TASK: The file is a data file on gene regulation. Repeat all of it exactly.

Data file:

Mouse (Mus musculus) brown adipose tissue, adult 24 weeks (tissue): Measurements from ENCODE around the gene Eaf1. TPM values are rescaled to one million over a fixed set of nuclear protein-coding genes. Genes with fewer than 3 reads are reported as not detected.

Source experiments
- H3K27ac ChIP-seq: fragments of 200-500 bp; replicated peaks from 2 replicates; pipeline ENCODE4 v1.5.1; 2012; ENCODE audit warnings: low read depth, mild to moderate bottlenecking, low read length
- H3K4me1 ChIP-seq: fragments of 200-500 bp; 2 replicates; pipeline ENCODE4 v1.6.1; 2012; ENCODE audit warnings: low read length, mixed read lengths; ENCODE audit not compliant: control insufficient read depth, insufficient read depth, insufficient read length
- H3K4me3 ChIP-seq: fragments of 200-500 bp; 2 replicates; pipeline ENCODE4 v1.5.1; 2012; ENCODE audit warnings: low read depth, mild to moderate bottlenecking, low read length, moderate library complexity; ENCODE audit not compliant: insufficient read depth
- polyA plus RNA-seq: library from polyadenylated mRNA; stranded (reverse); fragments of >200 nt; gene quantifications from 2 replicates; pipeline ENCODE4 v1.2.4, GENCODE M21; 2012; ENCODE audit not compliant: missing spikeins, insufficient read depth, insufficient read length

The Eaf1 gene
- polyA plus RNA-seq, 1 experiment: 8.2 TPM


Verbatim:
Mouse (Mus musculus) brown adipose tissue, adult 24 weeks (tissue): Measurements from ENCODE around the gene Eaf1. TPM values are rescaled to one million over a fixed set of nuclear protein-coding genes. Genes with fewer than 3 reads are reported as not detected.

Source experiments
- H3K27ac ChIP-seq: fragments of 200-500 bp; replicated peaks from 2 replicates; pipeline ENCODE4 v1.5.1; 2012; ENCODE audit warnings: low read depth, mild to moderate bottlenecking, low read length
- H3K4me1 ChIP-seq: fragments of 200-500 bp; 2 replicates; pipeline ENCODE4 v1.6.1; 2012; ENCODE audit warnings: low read length, mixed read lengths; ENCODE audit not compliant: control insufficient read depth, insufficient read depth, insufficient read length
- H3K4me3 ChIP-seq: fragments of 200-500 bp; 2 replicates; pipeline ENCODE4 v1.5.1; 2012; ENCODE audit warnings: low read depth, mild to moderate bottlenecking, low read length, moderate library complexity; ENCODE audit not compliant: insufficient read depth
- polyA plus RNA-seq: library from polyadenylated mRNA; stranded (reverse); fragments of >200 nt; gene quantifications from 2 replicates; pipeline ENCODE4 v1.2.4, GENCODE M21; 2012; ENCODE audit not compliant: missing spikeins, insufficient read depth, insufficient read length

The Eaf1 gene
- polyA plus RNA-seq, 1 experiment: 8.2 TPM